Login / Register

Username:


Password: [Lost?]



New User? Click here for your FREE subscription



School and Community Healthcare Professionals
School and Community Healthcare Professionals School and Community Healthcare Professionals

Follow Us


NEWS-Line on Twitter NEWS-Line on Facebook NEWS-Line on Google+ NEWS-Line on LinkedIn NEWS-Line on Pinterest


School and Community Healthcare Conferences &
Educational Opportunities




Nov. 21 - 23

ASHA Convention 2019

American Speech-Language-Hearing Association

More Events

Don’t Let Back To School Mean Back To Allergy And Asthma Symptoms | NEWS-Line for School and Community Healthcare Professionals

Don’t Let Back To School Mean Back To Allergy And Asthma Symptoms


Source:

For kids with allergies and asthma, summer break from school can also mean a break from their symptoms. When school starts up again in the fall, classrooms are often filled with allergic triggers kids don’t face at home, causing parents to see a return of allergy and asthma symptoms they haven’t seen since school let out for the summer.

“In the fall, allergists see an increase in kids’ visits for allergies and asthma because of a combination of factors,” says allergist Todd Mahr, MD, president of the American College of Allergy, Asthma and Immunology. “And hospitals see what’s known as the ‘September Spike’ because kids who have been off asthma controller medications for the summer start experiencing flare-ups in the fall. When kids return to school they’re exposed to different allergens – in the classroom, out on the playing fields and in the school cafeteria – many that they probably haven’t run into all summer. In addition, it’s ragweed season and for kids who are allergic, it’s a terrible time of year.”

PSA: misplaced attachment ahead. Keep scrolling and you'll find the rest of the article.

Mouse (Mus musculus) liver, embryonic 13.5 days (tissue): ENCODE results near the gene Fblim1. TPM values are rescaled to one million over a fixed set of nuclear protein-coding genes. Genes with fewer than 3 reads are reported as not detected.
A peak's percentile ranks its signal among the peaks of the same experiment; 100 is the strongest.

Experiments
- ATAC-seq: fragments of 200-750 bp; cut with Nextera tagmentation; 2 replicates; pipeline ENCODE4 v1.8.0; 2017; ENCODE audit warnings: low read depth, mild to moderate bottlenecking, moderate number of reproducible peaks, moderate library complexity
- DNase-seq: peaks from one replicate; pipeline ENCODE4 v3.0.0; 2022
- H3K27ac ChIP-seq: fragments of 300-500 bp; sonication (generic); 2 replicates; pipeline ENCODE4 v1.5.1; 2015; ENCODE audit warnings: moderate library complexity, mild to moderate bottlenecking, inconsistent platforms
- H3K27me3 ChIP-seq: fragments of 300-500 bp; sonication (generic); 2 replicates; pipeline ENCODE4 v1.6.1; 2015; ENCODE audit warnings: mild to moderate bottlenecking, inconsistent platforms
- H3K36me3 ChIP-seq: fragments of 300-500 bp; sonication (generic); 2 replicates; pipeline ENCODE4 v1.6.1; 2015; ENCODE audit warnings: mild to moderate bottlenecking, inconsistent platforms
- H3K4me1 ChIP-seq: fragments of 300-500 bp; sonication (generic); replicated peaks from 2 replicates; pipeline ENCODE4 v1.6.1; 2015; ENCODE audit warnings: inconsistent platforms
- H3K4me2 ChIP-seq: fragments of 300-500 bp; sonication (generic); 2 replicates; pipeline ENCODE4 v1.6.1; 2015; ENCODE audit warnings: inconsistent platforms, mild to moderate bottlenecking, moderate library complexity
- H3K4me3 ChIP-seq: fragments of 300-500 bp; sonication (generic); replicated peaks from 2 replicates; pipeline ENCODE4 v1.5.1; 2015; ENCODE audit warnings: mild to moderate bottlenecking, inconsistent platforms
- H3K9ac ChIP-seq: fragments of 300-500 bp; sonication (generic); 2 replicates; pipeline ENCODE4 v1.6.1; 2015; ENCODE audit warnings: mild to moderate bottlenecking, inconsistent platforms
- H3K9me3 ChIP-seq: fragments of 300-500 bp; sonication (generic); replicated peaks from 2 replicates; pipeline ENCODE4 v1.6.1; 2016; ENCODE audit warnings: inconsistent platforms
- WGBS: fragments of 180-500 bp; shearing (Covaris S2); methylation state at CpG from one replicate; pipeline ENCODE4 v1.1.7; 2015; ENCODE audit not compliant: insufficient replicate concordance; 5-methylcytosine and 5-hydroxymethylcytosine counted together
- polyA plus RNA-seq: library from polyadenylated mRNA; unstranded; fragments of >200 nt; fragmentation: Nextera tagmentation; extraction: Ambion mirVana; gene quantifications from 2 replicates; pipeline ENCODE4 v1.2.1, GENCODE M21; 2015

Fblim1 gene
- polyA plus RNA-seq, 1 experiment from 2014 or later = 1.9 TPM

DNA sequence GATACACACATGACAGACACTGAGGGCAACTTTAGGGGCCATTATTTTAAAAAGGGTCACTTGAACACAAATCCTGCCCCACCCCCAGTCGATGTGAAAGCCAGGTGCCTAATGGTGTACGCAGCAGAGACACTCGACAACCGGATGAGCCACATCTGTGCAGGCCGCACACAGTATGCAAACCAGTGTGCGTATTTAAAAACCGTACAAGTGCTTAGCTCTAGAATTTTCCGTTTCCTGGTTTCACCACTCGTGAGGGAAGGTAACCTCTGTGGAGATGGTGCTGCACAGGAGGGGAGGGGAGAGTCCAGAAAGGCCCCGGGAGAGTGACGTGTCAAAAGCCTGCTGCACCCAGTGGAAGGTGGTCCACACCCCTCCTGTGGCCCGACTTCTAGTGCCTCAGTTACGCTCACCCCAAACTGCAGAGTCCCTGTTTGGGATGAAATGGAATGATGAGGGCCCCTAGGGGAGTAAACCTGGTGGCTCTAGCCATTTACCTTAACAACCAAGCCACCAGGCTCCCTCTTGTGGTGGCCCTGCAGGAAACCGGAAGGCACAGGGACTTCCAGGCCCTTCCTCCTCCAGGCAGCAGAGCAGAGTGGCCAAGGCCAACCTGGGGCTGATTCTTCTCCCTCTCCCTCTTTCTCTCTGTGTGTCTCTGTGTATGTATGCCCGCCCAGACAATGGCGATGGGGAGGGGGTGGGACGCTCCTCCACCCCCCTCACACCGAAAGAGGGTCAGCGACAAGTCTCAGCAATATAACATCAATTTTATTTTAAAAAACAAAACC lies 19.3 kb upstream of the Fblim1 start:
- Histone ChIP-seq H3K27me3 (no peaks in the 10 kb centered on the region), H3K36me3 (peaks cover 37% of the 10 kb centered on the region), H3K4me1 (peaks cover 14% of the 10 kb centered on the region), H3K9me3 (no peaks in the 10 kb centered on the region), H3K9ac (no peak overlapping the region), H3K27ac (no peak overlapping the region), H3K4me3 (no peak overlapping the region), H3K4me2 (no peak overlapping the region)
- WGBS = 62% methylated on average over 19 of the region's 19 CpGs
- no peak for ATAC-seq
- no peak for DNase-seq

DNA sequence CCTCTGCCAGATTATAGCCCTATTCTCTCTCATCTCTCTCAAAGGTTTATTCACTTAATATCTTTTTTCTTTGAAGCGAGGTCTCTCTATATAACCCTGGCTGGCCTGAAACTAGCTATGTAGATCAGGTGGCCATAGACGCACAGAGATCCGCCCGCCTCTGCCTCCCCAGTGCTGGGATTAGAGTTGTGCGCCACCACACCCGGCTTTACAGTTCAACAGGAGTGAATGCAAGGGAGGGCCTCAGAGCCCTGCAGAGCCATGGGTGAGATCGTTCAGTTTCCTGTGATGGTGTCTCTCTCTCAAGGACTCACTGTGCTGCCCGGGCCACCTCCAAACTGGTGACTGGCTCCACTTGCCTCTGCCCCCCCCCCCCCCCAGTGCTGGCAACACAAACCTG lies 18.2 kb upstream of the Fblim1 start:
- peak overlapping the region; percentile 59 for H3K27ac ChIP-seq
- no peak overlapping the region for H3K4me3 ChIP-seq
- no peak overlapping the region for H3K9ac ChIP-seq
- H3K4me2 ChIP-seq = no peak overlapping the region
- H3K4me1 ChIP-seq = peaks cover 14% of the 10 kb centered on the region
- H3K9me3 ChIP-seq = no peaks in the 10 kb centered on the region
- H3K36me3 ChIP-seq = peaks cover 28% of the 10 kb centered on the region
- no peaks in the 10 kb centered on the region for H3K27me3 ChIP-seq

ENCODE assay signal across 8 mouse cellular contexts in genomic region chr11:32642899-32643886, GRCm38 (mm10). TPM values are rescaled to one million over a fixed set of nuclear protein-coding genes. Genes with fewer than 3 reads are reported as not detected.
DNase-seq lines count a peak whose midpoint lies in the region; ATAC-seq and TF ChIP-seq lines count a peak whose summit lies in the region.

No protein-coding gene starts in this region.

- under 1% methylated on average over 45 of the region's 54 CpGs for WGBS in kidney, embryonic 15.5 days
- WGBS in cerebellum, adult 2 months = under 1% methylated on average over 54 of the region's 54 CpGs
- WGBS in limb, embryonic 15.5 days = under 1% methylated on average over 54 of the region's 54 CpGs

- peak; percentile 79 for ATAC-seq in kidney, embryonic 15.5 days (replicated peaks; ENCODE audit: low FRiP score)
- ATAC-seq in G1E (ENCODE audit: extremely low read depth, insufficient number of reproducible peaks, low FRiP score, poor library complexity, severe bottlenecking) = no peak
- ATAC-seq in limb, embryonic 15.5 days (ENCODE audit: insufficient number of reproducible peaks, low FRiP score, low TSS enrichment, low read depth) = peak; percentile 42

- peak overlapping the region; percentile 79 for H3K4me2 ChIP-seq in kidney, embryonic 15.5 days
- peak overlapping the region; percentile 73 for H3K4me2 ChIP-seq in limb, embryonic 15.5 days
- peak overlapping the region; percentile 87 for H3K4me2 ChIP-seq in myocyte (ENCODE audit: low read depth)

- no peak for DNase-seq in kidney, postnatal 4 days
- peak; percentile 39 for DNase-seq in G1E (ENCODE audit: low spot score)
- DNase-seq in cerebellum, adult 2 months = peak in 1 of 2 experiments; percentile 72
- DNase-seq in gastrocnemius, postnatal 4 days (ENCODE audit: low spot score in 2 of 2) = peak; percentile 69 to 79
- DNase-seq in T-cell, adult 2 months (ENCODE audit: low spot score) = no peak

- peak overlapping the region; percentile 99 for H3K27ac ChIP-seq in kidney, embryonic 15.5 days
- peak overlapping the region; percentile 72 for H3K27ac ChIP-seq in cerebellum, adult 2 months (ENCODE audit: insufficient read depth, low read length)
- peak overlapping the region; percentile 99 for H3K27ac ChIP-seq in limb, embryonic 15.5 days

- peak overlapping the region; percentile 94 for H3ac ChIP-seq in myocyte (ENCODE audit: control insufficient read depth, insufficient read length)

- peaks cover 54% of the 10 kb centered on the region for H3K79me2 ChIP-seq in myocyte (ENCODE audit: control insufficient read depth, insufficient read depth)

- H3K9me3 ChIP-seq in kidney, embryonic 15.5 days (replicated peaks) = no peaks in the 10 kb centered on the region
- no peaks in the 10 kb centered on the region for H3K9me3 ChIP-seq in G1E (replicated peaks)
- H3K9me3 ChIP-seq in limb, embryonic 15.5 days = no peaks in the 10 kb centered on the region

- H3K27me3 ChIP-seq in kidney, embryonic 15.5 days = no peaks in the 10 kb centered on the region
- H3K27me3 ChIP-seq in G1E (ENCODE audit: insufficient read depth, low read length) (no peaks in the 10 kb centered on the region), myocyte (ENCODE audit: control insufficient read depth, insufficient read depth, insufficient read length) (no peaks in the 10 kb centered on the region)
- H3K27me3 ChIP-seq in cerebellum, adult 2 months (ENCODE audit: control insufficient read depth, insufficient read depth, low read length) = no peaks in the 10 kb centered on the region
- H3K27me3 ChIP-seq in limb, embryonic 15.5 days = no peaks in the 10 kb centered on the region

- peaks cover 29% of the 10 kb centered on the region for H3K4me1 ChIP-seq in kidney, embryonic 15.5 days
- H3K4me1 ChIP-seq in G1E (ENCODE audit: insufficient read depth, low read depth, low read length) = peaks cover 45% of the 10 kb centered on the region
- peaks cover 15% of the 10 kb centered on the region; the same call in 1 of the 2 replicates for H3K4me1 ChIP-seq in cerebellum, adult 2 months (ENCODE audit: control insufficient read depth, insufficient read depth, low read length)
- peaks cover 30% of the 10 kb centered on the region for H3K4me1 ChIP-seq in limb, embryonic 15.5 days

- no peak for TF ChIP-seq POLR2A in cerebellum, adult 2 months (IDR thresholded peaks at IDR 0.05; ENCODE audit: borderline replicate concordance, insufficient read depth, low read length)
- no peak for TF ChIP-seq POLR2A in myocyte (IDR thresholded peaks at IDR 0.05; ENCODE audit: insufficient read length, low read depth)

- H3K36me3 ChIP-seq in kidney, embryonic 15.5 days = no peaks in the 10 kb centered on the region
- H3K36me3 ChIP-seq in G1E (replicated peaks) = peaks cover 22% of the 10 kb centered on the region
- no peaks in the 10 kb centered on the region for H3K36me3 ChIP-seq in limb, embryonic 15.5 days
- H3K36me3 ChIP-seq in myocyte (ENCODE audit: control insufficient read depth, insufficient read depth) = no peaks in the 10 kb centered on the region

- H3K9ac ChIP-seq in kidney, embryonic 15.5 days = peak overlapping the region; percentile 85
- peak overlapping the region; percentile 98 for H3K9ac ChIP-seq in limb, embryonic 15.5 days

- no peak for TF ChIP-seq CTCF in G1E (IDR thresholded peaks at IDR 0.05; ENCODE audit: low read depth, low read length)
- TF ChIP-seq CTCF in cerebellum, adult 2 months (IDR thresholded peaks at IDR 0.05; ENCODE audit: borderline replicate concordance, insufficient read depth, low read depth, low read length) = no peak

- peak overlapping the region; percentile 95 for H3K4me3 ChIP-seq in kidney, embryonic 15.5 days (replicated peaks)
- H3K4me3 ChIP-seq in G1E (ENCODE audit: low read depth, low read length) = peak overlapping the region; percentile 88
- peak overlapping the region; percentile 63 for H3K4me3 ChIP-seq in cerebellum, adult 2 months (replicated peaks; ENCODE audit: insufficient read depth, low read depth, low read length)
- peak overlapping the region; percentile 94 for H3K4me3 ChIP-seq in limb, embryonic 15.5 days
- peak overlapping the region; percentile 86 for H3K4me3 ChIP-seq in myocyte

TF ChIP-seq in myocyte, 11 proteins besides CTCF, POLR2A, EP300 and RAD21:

Below are five ACAAI tips to help your child steer clear of fall allergies in order to focus on classwork and school activities rather than suffering from runny noses, headaches and asthma attacks.

Find an allergist, find relief – Well before your child heads into the classroom, make an appointment to see your board-certified allergist. Your allergist will create an allergy action plan for your child by identifying triggers your child may run into and helping them understand what causes their symptoms. Children with asthma under the care of an allergist have a 77% reduction in lost time from school, and an allergist can set your child on the right track, for the long term, to handle their allergies or asthma.

Identify potential problems at school – Sometimes parents must act as detectives to root out asthma and allergy triggers at school. Does the school have new carpeting?

Sometimes volatile organic compounds (known as VOCs) can result from new carpeting and cause wheezing and sneezing. Are there open windows where pollen can drift into the classroom? Is there a class pet that might be causing allergies?

How about mold in the bathrooms? Potential triggers should be discussed with the teacher and school administrators to help ease symptoms.

Everyone out on the field! – If your child has asthma or allergies, they should still be able to play any sport they choose as long as they follow their allergist’s advice.